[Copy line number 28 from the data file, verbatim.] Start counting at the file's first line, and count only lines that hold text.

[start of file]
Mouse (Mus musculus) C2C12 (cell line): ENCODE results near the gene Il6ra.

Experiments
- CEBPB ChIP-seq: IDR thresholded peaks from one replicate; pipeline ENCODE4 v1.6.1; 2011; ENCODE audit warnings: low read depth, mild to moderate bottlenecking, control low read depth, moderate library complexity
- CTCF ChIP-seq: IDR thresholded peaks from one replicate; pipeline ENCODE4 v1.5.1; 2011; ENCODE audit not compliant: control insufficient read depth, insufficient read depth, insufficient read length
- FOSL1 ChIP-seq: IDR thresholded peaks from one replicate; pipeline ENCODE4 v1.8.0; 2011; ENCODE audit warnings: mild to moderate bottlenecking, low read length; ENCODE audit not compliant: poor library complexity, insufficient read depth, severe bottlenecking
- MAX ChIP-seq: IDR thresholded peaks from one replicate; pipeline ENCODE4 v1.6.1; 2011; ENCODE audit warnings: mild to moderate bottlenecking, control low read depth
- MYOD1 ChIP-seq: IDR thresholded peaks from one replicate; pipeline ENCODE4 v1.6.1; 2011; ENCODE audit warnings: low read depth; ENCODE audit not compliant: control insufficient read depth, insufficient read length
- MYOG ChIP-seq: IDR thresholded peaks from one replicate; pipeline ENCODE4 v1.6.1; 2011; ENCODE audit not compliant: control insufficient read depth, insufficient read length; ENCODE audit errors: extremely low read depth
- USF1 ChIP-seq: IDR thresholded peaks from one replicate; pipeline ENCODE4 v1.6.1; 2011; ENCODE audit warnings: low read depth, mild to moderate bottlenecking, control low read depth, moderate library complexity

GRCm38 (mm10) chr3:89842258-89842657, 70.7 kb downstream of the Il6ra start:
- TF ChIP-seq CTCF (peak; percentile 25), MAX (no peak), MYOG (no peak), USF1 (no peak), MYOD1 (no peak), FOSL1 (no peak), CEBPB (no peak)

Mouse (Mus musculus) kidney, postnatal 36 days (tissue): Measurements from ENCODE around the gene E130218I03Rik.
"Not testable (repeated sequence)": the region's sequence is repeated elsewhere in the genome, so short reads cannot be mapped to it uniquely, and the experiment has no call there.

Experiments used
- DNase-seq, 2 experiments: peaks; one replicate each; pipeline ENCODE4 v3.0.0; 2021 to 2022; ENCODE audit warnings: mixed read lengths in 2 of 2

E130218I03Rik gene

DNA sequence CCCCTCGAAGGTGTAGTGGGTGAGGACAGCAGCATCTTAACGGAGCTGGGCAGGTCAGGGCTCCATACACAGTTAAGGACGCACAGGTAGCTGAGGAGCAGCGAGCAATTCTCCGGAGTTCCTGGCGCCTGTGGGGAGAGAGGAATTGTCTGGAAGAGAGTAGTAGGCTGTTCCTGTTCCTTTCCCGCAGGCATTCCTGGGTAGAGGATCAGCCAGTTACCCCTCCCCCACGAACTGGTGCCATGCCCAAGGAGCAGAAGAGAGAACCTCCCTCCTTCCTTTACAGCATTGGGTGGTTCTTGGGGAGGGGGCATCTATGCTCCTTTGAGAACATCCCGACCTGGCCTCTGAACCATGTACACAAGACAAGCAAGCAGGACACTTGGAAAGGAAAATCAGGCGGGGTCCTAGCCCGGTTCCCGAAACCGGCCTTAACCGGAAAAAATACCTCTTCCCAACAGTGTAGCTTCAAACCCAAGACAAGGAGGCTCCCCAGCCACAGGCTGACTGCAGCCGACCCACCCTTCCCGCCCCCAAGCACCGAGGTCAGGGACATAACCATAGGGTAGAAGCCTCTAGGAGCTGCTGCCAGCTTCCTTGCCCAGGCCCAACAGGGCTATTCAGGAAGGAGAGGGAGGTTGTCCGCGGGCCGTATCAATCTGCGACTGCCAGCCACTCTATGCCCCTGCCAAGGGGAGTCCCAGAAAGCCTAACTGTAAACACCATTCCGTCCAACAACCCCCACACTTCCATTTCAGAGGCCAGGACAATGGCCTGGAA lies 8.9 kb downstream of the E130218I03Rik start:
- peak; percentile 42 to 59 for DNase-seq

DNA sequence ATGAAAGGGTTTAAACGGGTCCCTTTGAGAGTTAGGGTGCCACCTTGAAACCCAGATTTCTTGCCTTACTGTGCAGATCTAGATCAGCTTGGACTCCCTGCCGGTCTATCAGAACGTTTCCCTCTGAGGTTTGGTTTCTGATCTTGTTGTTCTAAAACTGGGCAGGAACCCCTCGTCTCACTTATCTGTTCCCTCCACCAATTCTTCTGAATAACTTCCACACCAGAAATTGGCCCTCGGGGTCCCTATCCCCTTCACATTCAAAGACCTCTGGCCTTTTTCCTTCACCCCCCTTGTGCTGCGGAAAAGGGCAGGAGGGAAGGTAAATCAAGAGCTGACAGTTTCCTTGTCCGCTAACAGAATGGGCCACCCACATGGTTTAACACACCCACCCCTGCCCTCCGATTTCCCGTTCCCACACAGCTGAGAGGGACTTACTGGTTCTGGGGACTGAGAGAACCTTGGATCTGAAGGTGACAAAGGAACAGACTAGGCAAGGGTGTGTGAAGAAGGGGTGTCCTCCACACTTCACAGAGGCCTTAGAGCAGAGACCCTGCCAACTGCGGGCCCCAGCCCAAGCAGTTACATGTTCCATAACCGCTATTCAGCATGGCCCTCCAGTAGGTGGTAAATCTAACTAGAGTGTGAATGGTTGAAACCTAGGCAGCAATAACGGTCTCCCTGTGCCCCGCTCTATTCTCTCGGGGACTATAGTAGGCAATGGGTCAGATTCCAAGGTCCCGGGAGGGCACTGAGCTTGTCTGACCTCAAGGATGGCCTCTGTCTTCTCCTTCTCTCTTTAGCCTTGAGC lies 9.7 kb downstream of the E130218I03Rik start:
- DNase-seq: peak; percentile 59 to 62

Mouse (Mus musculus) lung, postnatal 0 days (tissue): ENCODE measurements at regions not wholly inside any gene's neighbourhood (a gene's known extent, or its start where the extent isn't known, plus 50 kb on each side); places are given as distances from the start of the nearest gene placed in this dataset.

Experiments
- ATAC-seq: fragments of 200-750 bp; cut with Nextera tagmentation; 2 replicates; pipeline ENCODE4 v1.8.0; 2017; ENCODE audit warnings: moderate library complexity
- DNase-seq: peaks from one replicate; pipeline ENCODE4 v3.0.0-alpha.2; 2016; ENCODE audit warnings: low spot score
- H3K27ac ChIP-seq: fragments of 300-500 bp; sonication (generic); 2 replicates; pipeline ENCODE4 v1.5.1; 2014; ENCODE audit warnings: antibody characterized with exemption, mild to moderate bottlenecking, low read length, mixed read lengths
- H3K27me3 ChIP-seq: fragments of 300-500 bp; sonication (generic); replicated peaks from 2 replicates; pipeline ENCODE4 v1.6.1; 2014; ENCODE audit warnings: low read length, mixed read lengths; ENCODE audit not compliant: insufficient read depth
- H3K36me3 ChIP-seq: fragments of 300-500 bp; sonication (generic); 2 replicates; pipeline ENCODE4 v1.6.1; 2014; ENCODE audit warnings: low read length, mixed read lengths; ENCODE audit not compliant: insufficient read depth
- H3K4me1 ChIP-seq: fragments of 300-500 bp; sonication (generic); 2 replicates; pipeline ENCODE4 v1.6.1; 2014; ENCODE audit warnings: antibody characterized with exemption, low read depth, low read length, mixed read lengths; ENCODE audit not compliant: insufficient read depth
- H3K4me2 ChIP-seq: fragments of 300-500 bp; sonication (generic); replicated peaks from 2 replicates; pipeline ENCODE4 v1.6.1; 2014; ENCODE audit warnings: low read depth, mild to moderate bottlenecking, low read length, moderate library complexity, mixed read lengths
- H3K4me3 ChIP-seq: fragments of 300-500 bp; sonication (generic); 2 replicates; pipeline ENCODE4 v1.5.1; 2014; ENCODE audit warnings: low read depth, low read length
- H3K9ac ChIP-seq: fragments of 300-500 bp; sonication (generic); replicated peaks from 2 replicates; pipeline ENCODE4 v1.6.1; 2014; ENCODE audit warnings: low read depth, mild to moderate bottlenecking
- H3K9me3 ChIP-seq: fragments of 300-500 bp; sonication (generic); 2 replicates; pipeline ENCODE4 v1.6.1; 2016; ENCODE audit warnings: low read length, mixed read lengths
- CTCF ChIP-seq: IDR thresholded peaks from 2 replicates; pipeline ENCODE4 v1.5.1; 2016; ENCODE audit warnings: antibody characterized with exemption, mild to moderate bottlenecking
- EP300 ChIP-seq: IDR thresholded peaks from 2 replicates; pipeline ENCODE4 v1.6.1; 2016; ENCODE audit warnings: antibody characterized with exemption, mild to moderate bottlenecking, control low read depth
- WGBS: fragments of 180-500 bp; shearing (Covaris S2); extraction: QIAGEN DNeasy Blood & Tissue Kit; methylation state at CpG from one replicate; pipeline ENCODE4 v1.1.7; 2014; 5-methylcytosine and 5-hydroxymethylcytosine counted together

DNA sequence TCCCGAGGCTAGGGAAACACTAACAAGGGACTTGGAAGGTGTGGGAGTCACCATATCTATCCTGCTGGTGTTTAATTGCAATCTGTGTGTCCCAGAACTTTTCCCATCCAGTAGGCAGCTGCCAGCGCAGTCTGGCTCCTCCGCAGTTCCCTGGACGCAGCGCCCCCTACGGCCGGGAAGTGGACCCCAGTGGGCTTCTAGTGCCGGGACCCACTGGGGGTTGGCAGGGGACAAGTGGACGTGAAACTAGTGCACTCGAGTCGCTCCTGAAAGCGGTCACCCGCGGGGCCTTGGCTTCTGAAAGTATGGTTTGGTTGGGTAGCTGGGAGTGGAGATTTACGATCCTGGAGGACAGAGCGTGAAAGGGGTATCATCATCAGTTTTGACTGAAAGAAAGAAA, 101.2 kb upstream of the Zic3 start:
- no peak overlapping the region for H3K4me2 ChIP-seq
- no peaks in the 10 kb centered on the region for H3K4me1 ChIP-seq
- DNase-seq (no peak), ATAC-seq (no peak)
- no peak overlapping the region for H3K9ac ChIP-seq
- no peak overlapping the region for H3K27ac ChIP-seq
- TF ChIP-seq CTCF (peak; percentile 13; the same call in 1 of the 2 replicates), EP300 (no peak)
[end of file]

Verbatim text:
- H3K4me1 ChIP-seq: fragments of 300-500 bp; sonication (generic); 2 replicates; pipeline ENCODE4 v1.6.1; 2014; ENCODE audit warnings: antibody characterized with exemption, low read depth, low read length, mixed read lengths; ENCODE audit not compliant: insufficient read depth